The 1918 draft registration for Kasimier Masewicz (40) lists his date of birth as October 12, 1878 from Russia.  Kasimier is employed as a laborer by the Jones and Laughlin Co. at the same location as Joe.  His address is 1814 Merriman St. in Pittsburgh and his nearest relative is Mary at the same address (presumably his wife).  Kasimier is listed as short, slender with blue eyes and brown hair. 

Jones and Laughlin - Open Hearth (year unknown)

     By 1920 Joseph, listed as Joseph Mashovirtch (40) on the U.S. Census is living at 1817 Merriman St. in Pittsburgh with his wife Mary (30), son Victor (10), son Frank (7) and daughter Helen (4 ½).  Both Joseph and Mary are noted as born in Poland and speaking Polish as are their own parents.  The listed year of immigration is 1909.  All except young Helen are able to read and write according to the record and all of the children are listed as born in Pennsylvania.  Joseph is a Laborer at a Reduction Co.  Reduction is a process for turning iron ore into steel involving blast furnaces.

     Sometime around 1922 Kasimier and his family return to Miciewszczyzna.

View an immigration timeline


Masewicz family immigration timeline

     On December 3rd, 1924 Kazimierz Mojsiewicz (46), his wife Marja (33), daughter Marja (9) and son Edward (6) immigrate again to the U.S. aboard the SS Lituania leaving Danzig (now Gdansk in Poland) and arriving 15 days later in New York, NY on December 18, 1924.  

SS Lituania

     They are again heading to Pittsburgh to join brother Jozef located at 1816 Clifton St.  Children Marja and Edward are listed as U.S. citizens.  The families nearest relative in Miciewszczyzna where they are coming from is Kazimierz’s father Jozef who is located in Troki, Poland according to the immigration record.  Kazimierz listed profession is laborer / farmer.  He is 5’ 3” tall and his wife Marja is 5’ 5” tall.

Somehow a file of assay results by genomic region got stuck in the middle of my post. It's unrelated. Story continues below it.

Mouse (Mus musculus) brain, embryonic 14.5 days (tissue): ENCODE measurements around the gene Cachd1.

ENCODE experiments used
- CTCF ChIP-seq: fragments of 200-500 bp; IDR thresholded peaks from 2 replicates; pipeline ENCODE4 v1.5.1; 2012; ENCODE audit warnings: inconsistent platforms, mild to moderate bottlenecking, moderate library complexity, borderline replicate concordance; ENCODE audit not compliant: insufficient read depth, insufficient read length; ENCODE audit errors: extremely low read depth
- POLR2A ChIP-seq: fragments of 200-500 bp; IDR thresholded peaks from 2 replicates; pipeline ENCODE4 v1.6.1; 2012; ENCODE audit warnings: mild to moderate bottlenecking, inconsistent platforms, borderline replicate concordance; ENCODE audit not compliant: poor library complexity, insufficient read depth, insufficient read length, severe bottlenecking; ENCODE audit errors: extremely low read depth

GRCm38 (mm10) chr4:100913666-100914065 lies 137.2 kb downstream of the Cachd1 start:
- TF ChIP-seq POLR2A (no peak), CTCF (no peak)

ca. 1924 – Children Edward and Marja

     Mary Masewicz died on Feb. 16, 1929 from Chronic Myocarditis according to her death certificate, which is caused by a bacterial infection to the heart which can lead to heart failure.

     On April 5, 1930 Joseph (48) is now going by the last name Masewicz on the U.S. Census record of that year.  His wife Maria is deceased having passed away February 16, 1929.  Joseph lives with his son Victor (19), son Frank (16), daughter Helen (13), son Walter (10) and son Joseph (8) in a duplex at 1813 Wharton St. in Pittsburgh.  Father Joseph is still employed in the Reduction industry.  Son Victor is a helper in the truck industry.  Son Frank is a helper in an Ice Cream business.

1813 Wharton Street, Pittsburgh, PA (Present day)

     Joseph’s daughter Helen, her husband Vincent Jakubowski, their daughter and son continued to live at the Wharton Street address following Joseph’s death on December 28, 1934.  A family story related by a son of Walter says that when Joseph died Walter was 14, Helen 17, and the younger Joseph was 12.  The children were fearful that they would be sent to an orphanage.  A neighbor, who worked for the county helped Helen cover up the fact that she was a minor raising the two boys.

     Joseph died Dec. 28, 1934 after falling down a flight of steps at home.

     When Maria died in 1929 and Joseph died in 1934 they were buried without markers.  When Walter became an adult and had the money, he paid for the headstones.

     Joseph his wife Marie, Kazimierz his wife Marja and their son and daughter are all buried at Saint Adalbert’s Cemetery in Pennsylvania.